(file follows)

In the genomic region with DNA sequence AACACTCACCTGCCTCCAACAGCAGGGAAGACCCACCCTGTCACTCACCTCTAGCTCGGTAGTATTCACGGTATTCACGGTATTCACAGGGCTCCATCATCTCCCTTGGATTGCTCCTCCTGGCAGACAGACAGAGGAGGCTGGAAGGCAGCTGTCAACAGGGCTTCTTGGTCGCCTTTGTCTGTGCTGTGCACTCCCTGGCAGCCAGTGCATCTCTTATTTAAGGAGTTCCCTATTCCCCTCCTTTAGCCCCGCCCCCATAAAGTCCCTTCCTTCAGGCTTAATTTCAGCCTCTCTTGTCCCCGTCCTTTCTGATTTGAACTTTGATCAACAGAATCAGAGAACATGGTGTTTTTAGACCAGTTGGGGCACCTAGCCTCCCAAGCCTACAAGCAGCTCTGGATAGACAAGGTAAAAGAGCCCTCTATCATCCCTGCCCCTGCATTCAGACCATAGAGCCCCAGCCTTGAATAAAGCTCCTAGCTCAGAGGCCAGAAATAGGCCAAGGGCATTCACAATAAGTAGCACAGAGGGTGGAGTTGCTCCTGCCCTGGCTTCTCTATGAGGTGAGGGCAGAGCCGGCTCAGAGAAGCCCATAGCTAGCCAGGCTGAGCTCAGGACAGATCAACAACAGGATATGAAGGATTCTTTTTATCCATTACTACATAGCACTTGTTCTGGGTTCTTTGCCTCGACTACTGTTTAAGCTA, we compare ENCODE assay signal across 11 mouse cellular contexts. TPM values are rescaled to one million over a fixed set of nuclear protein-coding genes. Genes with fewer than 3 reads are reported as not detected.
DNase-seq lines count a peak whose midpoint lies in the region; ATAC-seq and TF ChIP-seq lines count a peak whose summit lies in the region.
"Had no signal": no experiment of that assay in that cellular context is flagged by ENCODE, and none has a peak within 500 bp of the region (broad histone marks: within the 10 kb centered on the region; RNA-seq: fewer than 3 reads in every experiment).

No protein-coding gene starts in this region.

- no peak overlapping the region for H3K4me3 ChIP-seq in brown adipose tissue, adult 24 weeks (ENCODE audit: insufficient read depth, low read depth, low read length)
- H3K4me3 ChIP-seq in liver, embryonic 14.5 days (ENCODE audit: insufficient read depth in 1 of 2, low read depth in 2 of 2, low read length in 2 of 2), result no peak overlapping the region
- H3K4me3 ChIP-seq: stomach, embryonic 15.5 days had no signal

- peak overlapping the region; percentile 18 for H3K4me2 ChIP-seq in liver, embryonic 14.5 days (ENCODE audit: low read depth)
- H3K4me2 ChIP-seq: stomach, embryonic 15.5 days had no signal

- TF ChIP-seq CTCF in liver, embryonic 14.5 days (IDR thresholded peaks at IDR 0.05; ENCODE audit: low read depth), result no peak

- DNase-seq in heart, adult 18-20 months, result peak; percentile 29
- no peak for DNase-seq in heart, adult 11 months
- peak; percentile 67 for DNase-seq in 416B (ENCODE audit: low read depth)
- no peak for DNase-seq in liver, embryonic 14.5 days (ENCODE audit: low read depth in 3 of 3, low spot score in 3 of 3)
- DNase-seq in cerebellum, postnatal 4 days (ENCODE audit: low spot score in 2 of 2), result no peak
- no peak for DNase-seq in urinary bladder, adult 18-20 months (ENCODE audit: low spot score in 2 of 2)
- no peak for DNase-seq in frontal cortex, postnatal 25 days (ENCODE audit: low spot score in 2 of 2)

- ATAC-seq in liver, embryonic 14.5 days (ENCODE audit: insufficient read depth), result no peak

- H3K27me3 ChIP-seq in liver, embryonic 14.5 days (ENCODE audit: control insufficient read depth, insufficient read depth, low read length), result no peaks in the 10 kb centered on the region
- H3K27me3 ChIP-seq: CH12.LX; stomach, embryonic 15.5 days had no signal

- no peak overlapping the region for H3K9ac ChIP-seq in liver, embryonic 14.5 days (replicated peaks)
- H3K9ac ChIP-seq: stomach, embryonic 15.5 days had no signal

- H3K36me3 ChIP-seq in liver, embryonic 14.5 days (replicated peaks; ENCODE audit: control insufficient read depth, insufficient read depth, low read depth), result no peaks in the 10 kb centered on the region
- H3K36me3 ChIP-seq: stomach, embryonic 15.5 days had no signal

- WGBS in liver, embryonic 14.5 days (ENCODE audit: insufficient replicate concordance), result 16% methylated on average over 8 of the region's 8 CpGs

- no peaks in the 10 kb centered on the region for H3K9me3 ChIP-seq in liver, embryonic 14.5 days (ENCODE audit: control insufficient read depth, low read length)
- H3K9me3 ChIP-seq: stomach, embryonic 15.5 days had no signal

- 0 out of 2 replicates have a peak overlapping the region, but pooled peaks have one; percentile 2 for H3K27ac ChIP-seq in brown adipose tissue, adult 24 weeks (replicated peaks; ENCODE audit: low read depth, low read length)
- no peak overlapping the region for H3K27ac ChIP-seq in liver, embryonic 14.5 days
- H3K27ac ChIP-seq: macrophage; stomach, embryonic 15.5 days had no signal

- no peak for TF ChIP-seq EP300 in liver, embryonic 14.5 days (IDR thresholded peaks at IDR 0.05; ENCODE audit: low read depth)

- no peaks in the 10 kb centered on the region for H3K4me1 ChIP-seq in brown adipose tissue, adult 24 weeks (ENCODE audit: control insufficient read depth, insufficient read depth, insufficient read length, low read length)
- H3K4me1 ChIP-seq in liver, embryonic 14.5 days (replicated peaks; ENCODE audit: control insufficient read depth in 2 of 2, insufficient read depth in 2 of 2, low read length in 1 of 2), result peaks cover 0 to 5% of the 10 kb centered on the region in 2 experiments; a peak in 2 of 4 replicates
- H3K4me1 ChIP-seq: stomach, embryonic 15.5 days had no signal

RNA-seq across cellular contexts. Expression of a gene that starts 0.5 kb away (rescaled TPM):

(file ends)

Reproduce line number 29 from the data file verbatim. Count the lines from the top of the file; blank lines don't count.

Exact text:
- no peak overlapping the region for H3K27ac ChIP-seq in liver, embryonic 14.5 days